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“The definition of insanity is doing the same thing over and over again and expecting a different result.” — Attributed or misattributed to genius Albert Einstein

Is Seattle dying?

Can we also contend that Portland is on life support?

We know that is the case with San Francisco. And let’s not forget LA.

Almost DailyBrett was watching Seattle’s KOMO News ABC News affiliate’s documentary about the Emerald City’s homeless epidemic and realized it was produced two-years ago. Nothing has changed, other than the acute problem has become worse.

Some may dismiss the documentary simply because the conservative Sinclair Broadcast Group manages KOMO Channel 7. If they do, are they shooting the messenger and ignoring the vile reality?

The homeless are on the street, the needles are piling up, the garbage is still there and the crime rate is rising. Sounds like The Third World, but instead Seattle is America’s second-place Silicon Valley.

Seattle government types tell angry people to simply call 9-1-1. The police come. The same homeless are arrested. Within 24 hours they are back on the street, waiting to repeat the endless cycle.

What’s the answer?

California Governor Gavin Newsom is advocating releasing 76,000 violent criminals onto to these same homeless streets, while way too many of their local governments are proposing to defund the police. Does this proposition sound like the answer to rising homelessness, drugs, filth and crime?

The KOMO documentary pointed about that Seattle from all sources is pouring more than $1 billion annually into fixing the homeless problem, and yet nothing happens.

Seattle, Portland, San Francisco and Los Angeles are all doing the same thing, rationalizing the homeless, drug addiction, trash, feces and crime and when all else fails — throwing even more money at the problem. Wash and repeat.

Civic leaders in Seattle, Portland, San Francisco and Los Angeles and the governors of these respective states of California, Oregon and Washington (i.e., Newsom, Kate Brown, Jay Inslee) always have ready sanctimonious answers, but none of them lead to a solution.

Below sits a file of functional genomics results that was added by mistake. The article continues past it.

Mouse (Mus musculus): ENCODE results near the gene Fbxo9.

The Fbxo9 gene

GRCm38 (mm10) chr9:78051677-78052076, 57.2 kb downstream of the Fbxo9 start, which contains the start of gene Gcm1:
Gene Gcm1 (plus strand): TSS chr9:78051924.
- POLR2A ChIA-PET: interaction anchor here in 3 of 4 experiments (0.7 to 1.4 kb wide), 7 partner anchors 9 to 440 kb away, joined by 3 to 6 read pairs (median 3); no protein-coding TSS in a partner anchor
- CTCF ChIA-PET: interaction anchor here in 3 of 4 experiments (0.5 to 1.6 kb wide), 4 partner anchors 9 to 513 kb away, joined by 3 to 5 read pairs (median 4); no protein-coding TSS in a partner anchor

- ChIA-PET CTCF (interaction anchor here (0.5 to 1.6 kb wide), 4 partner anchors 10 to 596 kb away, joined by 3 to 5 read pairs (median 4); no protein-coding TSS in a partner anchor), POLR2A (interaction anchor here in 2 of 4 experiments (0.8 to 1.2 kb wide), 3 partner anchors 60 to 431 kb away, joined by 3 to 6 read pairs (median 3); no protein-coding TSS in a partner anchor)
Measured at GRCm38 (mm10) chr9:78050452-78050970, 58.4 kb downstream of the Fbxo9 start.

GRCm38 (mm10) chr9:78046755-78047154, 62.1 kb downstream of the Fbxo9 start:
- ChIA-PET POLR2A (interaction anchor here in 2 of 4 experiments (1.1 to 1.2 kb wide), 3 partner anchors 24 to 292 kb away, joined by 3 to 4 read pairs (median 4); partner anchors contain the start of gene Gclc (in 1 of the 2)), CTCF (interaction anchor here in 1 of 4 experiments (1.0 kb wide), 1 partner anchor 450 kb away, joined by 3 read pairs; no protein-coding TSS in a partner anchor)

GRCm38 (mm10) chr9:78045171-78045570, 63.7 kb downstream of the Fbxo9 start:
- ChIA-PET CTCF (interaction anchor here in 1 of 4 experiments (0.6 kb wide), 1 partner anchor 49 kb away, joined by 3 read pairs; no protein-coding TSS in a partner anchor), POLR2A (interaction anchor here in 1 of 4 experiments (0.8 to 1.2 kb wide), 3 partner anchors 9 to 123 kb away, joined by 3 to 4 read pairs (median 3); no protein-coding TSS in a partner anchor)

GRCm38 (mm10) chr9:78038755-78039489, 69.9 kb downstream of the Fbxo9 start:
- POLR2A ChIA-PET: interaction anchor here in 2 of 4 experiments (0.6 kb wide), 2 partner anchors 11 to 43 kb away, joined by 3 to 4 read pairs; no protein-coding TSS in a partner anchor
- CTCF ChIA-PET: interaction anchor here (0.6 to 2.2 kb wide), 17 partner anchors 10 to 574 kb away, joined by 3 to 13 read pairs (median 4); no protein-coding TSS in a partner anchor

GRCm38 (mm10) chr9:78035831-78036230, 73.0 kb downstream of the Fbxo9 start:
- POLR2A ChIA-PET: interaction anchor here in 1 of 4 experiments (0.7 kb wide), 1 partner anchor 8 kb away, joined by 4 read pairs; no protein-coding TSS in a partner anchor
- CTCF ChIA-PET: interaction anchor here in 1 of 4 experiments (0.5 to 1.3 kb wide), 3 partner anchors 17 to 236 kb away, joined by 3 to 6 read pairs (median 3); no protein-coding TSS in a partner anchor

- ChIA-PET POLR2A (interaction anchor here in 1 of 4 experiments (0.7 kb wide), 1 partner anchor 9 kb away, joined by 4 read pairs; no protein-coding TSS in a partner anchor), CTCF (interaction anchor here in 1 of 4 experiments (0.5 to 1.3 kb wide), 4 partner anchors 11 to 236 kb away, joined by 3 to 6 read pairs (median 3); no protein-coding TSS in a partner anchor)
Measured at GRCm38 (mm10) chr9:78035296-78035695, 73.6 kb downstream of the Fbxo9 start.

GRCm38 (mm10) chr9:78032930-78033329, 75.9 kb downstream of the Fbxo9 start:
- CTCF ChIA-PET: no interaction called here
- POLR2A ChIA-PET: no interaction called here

And the band plays on.

Demonstrate Courageous Leadership, Enforce The Law

Many complain about the monopoly power of entrepreneurs who developed the best search engine, the preeminent digital retail site, the No. 1 social media platform, but what about affording the same hegemony to law enforcement?

In the wake of the George Floyd murder, it’s increasingly tough to make this argument right now. How else are the streets of Seattle, Portland, San Francisco and Los Angeles going to be reclaimed?

California needs to apologize for getting it wrong in the mid-1960s. The state Legislature passed The Lanterman-Petris-Short Act, which opened up the state’s mental institutions — ending warehousing — sending literally thousands who had zero chance of taking care of themselves onto the streets.

Some went to community care. Some took their pills. Others were left on the streets. They did not take their pills. The homeless problem immediately mushroomed and spread from sea-to-shining-sea, particularly in permissive venues.

Almost DailyBrett believes these people need to be “warehoused” again. They are safer under state mental health care. Communities are reclaimed. The streets are cleaned. A major source of crime is alleviated. Cities are safer.